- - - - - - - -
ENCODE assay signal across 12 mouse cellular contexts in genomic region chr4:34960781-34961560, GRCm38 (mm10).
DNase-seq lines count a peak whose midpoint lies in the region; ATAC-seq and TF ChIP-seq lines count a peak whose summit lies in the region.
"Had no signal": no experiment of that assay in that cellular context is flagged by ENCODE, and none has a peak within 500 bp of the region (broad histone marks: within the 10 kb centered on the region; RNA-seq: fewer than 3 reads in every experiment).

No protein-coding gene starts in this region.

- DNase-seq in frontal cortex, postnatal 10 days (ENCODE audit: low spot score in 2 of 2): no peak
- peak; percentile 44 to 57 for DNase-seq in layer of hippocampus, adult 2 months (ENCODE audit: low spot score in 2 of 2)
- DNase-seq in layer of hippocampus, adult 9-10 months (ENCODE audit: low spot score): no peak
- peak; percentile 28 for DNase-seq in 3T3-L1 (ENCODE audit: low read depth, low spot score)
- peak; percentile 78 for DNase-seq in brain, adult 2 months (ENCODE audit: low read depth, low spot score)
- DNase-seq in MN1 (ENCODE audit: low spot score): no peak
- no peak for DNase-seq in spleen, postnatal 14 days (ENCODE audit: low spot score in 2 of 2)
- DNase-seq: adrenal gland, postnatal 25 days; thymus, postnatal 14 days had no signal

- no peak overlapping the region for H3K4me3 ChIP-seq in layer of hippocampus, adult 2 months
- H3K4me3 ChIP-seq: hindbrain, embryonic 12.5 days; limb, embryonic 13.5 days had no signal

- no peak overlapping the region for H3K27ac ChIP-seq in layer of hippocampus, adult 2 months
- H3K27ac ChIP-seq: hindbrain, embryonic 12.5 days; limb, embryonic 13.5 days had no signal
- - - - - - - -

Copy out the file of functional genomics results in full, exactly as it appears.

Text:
ENCODE assay signal across 12 mouse cellular contexts in genomic region chr4:34960781-34961560, GRCm38 (mm10).
DNase-seq lines count a peak whose midpoint lies in the region; ATAC-seq and TF ChIP-seq lines count a peak whose summit lies in the region.
"Had no signal": no experiment of that assay in that cellular context is flagged by ENCODE, and none has a peak within 500 bp of the region (broad histone marks: within the 10 kb centered on the region; RNA-seq: fewer than 3 reads in every experiment).

No protein-coding gene starts in this region.

- DNase-seq in frontal cortex, postnatal 10 days (ENCODE audit: low spot score in 2 of 2): no peak
- peak; percentile 44 to 57 for DNase-seq in layer of hippocampus, adult 2 months (ENCODE audit: low spot score in 2 of 2)
- DNase-seq in layer of hippocampus, adult 9-10 months (ENCODE audit: low spot score): no peak
- peak; percentile 28 for DNase-seq in 3T3-L1 (ENCODE audit: low read depth, low spot score)
- peak; percentile 78 for DNase-seq in brain, adult 2 months (ENCODE audit: low read depth, low spot score)
- DNase-seq in MN1 (ENCODE audit: low spot score): no peak
- no peak for DNase-seq in spleen, postnatal 14 days (ENCODE audit: low spot score in 2 of 2)
- DNase-seq: adrenal gland, postnatal 25 days; thymus, postnatal 14 days had no signal

- no peak overlapping the region for H3K4me3 ChIP-seq in layer of hippocampus, adult 2 months
- H3K4me3 ChIP-seq: hindbrain, embryonic 12.5 days; limb, embryonic 13.5 days had no signal

- no peak overlapping the region for H3K27ac ChIP-seq in layer of hippocampus, adult 2 months
- H3K27ac ChIP-seq: hindbrain, embryonic 12.5 days; limb, embryonic 13.5 days had no signal